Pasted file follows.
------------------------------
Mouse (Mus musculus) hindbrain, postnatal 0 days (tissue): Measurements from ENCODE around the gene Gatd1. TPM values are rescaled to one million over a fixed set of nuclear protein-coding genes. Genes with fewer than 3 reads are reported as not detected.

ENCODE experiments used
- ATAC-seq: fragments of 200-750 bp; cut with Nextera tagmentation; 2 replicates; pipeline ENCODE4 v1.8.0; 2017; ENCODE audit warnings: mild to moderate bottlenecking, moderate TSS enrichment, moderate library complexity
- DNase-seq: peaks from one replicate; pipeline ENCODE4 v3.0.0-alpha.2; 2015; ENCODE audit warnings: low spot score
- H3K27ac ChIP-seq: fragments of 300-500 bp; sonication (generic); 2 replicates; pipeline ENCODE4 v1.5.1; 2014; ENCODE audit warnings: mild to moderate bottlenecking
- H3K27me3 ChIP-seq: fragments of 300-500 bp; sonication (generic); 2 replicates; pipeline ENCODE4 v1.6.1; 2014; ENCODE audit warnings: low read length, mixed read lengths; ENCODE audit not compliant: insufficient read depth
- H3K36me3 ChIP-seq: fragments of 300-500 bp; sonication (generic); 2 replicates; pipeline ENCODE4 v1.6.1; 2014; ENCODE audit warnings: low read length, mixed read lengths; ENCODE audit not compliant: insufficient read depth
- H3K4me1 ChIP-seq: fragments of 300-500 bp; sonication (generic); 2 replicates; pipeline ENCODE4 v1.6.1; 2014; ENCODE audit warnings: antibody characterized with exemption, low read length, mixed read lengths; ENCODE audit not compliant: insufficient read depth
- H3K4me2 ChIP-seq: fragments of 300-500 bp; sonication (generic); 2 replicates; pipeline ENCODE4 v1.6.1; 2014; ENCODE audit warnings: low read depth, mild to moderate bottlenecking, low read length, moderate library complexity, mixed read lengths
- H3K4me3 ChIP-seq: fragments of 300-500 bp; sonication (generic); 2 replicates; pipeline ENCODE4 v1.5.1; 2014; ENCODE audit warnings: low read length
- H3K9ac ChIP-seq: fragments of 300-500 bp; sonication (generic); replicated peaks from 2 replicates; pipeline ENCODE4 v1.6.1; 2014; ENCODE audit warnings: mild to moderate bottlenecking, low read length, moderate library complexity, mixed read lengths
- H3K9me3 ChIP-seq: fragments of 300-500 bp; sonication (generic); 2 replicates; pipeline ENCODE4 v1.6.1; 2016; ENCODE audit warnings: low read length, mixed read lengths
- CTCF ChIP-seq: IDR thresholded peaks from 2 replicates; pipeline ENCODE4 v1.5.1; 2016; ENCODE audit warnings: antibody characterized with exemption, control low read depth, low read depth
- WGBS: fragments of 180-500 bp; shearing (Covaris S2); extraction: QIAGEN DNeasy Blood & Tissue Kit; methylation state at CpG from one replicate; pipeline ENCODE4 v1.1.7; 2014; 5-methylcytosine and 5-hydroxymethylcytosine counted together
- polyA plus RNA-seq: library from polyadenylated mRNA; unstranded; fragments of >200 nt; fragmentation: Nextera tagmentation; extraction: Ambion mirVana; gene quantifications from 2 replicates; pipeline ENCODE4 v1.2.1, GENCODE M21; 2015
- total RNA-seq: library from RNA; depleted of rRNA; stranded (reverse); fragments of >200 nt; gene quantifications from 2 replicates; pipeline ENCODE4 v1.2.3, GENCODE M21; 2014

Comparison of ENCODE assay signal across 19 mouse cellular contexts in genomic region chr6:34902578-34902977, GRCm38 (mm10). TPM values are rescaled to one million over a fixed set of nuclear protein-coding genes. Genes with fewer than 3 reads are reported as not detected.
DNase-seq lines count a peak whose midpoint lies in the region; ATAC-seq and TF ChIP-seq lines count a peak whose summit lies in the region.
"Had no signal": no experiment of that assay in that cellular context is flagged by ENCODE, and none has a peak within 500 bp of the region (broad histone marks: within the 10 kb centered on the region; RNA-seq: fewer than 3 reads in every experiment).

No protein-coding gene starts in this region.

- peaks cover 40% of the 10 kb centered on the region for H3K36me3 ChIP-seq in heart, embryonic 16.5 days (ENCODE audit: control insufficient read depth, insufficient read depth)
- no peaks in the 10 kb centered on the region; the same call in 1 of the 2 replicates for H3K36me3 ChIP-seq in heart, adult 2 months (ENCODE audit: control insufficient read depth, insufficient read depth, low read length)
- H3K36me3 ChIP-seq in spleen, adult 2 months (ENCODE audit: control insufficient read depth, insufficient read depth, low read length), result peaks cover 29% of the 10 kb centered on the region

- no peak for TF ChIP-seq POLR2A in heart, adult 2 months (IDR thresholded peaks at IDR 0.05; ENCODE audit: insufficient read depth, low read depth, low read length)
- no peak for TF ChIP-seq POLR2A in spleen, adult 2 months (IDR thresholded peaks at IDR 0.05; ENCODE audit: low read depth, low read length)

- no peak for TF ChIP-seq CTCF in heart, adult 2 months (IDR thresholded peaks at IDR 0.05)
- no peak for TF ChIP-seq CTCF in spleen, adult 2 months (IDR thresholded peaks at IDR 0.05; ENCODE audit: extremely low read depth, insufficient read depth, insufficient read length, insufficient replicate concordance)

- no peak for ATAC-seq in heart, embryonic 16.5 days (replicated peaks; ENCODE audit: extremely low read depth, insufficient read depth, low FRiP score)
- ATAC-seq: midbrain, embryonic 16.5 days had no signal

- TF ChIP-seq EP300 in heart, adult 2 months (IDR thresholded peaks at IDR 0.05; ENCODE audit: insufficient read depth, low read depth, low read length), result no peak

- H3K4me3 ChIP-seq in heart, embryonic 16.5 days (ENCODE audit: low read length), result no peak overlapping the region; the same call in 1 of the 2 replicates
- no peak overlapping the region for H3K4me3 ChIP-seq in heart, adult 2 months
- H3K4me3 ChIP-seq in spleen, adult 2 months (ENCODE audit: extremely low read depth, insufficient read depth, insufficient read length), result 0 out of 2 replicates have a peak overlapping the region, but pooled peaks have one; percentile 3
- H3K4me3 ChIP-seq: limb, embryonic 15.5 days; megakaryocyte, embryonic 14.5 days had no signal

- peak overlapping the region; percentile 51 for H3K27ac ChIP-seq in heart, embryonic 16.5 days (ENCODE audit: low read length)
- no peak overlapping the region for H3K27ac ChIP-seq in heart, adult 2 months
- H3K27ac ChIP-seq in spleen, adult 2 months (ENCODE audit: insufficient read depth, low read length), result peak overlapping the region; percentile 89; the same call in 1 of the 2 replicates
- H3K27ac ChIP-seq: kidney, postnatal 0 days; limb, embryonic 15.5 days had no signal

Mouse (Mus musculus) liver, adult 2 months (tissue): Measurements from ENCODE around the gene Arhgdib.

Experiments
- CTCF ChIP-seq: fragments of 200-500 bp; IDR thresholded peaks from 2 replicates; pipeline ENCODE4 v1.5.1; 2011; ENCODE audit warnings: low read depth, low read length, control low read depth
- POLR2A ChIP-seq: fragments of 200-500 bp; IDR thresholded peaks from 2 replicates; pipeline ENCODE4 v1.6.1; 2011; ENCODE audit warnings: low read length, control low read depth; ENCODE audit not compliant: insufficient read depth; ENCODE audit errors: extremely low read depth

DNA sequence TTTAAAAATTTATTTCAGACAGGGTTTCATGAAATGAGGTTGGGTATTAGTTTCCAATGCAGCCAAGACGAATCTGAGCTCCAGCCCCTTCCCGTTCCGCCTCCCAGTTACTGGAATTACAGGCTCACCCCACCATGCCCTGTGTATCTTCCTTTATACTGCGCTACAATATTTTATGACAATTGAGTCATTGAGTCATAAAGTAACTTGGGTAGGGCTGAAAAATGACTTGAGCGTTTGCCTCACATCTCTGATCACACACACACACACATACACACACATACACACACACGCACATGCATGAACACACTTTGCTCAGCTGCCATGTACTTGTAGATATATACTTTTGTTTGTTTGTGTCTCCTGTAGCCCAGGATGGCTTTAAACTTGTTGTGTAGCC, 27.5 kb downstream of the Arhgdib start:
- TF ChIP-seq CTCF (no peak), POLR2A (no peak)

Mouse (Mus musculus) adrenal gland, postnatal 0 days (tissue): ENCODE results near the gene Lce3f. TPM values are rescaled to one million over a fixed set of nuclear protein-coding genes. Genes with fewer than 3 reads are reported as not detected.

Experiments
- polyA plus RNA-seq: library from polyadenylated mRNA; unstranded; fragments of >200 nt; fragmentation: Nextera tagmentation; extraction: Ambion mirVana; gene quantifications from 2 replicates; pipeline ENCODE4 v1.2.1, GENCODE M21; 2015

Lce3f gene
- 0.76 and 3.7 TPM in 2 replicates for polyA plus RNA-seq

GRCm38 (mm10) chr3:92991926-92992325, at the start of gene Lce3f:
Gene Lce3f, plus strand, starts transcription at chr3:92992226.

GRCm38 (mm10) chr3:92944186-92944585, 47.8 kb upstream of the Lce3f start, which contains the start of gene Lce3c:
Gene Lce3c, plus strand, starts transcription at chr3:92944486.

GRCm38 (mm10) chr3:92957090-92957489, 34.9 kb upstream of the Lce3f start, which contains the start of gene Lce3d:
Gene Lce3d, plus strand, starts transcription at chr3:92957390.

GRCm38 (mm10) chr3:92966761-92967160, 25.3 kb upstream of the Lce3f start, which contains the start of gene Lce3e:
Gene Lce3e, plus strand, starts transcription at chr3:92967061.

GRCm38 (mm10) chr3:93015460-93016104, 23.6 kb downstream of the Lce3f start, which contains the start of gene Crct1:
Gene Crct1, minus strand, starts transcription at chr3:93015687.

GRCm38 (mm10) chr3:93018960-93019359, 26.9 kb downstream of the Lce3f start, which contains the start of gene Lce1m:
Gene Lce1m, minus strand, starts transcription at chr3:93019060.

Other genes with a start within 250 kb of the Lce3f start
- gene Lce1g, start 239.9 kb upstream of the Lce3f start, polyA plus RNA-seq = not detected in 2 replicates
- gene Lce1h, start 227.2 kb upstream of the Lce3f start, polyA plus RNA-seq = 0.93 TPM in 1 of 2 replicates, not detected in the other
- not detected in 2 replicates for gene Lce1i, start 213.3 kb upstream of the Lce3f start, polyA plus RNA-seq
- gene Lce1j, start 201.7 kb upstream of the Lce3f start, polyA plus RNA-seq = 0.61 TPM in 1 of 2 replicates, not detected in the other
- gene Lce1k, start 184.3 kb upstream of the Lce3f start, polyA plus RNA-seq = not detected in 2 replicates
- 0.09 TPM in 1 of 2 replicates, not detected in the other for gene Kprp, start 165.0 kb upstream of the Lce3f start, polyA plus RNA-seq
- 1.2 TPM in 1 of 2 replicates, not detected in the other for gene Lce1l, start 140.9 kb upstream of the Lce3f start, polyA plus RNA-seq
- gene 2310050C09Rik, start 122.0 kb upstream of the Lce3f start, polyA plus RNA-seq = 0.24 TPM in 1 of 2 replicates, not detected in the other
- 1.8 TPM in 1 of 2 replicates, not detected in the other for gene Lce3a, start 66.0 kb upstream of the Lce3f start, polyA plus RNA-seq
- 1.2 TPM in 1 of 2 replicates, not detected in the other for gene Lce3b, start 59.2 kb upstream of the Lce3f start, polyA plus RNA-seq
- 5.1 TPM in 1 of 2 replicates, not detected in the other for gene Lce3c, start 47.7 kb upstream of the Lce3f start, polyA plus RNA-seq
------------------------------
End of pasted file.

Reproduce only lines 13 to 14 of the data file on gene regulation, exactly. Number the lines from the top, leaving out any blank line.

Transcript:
- CTCF ChIP-seq: IDR thresholded peaks from 2 replicates; pipeline ENCODE4 v1.5.1; 2016; ENCODE audit warnings: antibody characterized with exemption, control low read depth, low read depth
- WGBS: fragments of 180-500 bp; shearing (Covaris S2); extraction: QIAGEN DNeasy Blood & Tissue Kit; methylation state at CpG from one replicate; pipeline ENCODE4 v1.1.7; 2014; 5-methylcytosine and 5-hydroxymethylcytosine counted together